ELISA results showed that an increase of heparanase protein was associated with upregulation of MCP-1, an inflammatory marker and HbA1, an endothelial glycation marker. Some examination may be needed for further study to analyze the oral glucose tolerance test and endothelial dysfunction, such as flow-mediated dilatation for endothelial dysfunction condition. Although we found that the increasing of heparanase occurred in the prediabetic conditions (as represented with K3 group), and decreased slightly in diabetic and obese conditions (represented with K4 group). Previous study demonstrated an increase of heparanase levels in diabetes patients, which can be detected in urine and plasma of the patients [26, 33]. The hyperglycemic condition also induces heparanase expression in endothelial cells [33, 34]. In vitro studies also revealed that heparanase expression upregulates from ECs and human embryonic kidney (HEK) cells under high glucose stimulation [33, 34]. Our results also showed that the prediabetic condition in the K3 group had the highest heparanase protein level, then became lower in the K4 group, although the differentiation was significant and remained higher compared to the K1 group (normal/control population). This finding suggests that high glucose levels may stimulate upregulation of heparanase. Heparanase-mediated degradation of heparan sulphate affect the migration of inflammatory cells, including neutrophils, macrophages, dendritic, and mast cells, and destroy the cells [35]. Heparanase might be secreted form adipocyte based on our animal study, however we did not differentiate whether adipocyte itself or vascular cells of adipocytes that might secret heparanase. Describing the source of heparanase in adipocyte may give better understanding for further study. Previous study found glucose was the main stimulator of heparanase, especially in rat glomerular epithelial cells and human embryonic kidney (HEK) 293 cells, which was associated with loss of HS [36]. Insulin and high glucose in obese and insulin resistance conditions might induce the heparanase upregulation [33].

Conclusion

We conclude that upregulation of heparanase in fat tissue was associated with endothelial injury and inflammation in hyperglycemia conditions.

Availability of data and materials

All data generated or analysed during this study are included in the submission. The raw data are available from the corresponding author on reasonable request.

Abbreviations

AC:

Abdominal circumferrence

AGE:

Advance-glycation end products

BMI:

Body mass index

CD68:

Cluster of differentiation 68

DM:

Diabetes mellitus

EC:

Endothelial cell

EDTA:

Ethylenediaminetetraacetic acid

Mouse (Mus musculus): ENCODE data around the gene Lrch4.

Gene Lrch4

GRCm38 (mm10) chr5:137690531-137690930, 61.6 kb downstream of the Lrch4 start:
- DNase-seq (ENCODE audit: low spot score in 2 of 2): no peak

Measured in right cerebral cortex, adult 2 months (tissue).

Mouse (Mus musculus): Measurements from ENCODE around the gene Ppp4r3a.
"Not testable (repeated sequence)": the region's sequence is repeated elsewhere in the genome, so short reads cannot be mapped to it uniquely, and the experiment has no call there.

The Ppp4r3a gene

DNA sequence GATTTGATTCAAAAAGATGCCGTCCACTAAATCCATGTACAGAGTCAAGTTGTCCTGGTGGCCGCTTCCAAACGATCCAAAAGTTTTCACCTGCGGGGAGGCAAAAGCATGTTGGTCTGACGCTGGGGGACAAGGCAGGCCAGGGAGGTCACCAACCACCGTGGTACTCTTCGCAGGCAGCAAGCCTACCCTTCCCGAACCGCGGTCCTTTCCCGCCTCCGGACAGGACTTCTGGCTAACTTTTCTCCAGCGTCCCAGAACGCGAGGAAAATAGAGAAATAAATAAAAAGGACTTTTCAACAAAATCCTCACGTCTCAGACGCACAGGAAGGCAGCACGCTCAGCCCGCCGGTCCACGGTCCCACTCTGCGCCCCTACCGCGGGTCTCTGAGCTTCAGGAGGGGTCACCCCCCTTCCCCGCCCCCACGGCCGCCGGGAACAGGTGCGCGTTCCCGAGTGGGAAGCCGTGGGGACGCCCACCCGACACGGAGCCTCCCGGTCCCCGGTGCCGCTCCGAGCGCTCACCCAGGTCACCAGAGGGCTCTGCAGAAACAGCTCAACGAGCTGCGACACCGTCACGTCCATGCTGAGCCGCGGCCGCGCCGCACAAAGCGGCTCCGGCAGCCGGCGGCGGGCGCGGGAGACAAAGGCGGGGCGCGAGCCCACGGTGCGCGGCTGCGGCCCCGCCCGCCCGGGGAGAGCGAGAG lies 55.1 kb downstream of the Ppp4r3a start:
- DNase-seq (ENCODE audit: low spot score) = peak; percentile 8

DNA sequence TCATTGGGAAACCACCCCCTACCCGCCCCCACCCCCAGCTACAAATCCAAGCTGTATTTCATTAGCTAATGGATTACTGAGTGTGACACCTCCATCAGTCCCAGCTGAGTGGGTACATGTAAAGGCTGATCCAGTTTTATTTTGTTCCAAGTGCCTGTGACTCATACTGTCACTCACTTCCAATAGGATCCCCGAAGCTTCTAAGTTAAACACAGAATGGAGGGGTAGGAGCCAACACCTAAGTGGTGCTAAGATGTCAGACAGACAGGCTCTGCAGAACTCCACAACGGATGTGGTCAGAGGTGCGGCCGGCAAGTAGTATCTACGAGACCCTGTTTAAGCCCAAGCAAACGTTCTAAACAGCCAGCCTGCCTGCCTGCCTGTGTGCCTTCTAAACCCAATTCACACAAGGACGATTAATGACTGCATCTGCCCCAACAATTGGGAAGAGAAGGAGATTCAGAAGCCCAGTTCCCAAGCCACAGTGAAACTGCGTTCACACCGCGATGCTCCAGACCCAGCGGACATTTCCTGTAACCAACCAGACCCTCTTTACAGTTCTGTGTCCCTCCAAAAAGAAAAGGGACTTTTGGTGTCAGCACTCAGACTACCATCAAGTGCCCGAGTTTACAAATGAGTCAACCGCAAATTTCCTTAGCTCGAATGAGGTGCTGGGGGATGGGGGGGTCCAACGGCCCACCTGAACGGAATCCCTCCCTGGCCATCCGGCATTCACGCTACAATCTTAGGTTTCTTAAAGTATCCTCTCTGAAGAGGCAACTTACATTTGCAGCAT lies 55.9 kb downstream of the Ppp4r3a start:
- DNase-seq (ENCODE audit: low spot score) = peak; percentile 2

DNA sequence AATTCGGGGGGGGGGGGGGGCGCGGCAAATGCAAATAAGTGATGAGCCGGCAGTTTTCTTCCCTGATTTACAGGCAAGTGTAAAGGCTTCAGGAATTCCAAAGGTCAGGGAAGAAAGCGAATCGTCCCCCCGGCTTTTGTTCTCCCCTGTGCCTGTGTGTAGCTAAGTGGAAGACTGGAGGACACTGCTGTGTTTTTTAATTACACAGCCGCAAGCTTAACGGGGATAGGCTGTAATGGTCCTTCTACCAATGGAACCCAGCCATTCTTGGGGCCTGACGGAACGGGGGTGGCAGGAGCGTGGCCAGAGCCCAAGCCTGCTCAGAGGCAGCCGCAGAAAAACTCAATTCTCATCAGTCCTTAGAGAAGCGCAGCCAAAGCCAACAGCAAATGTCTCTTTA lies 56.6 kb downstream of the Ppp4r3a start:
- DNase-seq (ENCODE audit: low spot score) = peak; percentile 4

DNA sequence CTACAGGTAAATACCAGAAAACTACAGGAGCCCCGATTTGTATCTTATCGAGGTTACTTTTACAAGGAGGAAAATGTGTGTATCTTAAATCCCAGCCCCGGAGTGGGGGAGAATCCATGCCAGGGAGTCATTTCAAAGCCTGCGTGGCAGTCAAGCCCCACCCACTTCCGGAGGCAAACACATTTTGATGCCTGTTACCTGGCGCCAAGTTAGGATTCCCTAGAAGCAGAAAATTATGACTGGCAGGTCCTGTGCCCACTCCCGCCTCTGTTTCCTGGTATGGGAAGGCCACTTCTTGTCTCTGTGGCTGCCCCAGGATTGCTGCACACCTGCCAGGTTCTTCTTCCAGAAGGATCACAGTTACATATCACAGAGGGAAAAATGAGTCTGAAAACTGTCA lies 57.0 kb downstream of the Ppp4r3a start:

eNOS:

Endothelial nitrite oxide synthase

FBG:

Fasting blood glucose

FFA:

Free fatty acid

GAG:

Glycosaminoglycan

GlcNAc:

N-Acetylglucosamine

GM-CSF:

Granulocyte-macrophage colony-stimulating factors

HbA1c:

Glycated haemoglobin (A1c)

HEK:

Human embryonic kidney

HS:

Heparan sulphate

ICAM-1:

Intercellular adhesion molecule-1

IL6:

Interleukin-6

iNOS:

Inducible nitrite oxide synthase

IRI:

Ischemic reperfussion injury

LDL:

Low density lipoprotein

MCP-1:

Monocyte chemoattractant protein-1

MIP:

Macrophage inflammatory proteins

NF κ B:

Nuclear factor kappa beta

PAI-1:

Plasminogen activated inhibitor-1

qRT-PCR:

Quantitative real time polymerase chain reaction

RAS:

Renin-angiotensin system

RNA:

Ribonucleic acid

ROS:

Reactive oxygen species

RT-PCR:

Reverse transcriptase polymerase chain reaction

SASP:

Senescence-associated secretory phenotype

SDS-PAGE:

Sodium duodecyl sulphate-Poly acrylamide gel electrophoresis

TBST:

Tris buffer saline with Tween20

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Acknowledgments

We extend our thanks to Mr. Mulyana and Mrs. Krisna Wulandari for their assistance while doing the population study, Ms. Luh Cynthia Catur Fatmawati for assisting with RT-PCR and IHC staining experiments, and Mrs. Sri Nuryani for assisting in ELISA quantification.

About this supplement

This article has been published as part of BMC Proceedings Volume 13 Supplement 11, 2019: Selected articles from the 3rd International Symposium on Congenital Anomaly and Developmental Biology 2019 (ISCADB 2019). The full contents of the supplement are available online at https://bmcproc.biomedcentral.com/articles/supplements/volume-13-supplement-11 .

Funding

This research was funded by Nutrifood Research Center (NRC) Grant 2017–2018. Publication was funded by Faculty of Medicine, Public Health and Nursing, Universitas Gadjah Mada, Indonesia.

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Contributions

NA carried out design of the study and drafted the manuscript. NA, WA, MR and DC carried out the population study. WA and DC performed RT-PCR analysis and immunohistochemistry analysis. All the authors approve the final manuscript.

Corresponding author

Correspondence to Nur Arfian.

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Ethics approval and consent to participate

This study has been approved by the Ethical Committee of the Faculty of Medicine, Public Health, and Nursing Universitas Gadjah Mada/Dr. Sardjito Hospital with ethical expediency number KE/FK/0490/EC/2018. All of the participants have been agreed on joining the study. Informed consent has been signed by the participants before joining the study.

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Not applicable.

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The authors declare that they have no competing interests.

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Arfian, N., Setyaningsih, W.A.W., Romi, M.M. et al. Heparanase upregulation from adipocyte associates with inflammation and endothelial injury in diabetic condition. BMC Proc 13, 17 (2019). https://doi.org/10.1186/s12919-019-0181-x

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Keywords

  • Diabetes mellitus
  • Heparanase
  • MCP-1
  • Inflammation
  • Endothelial injury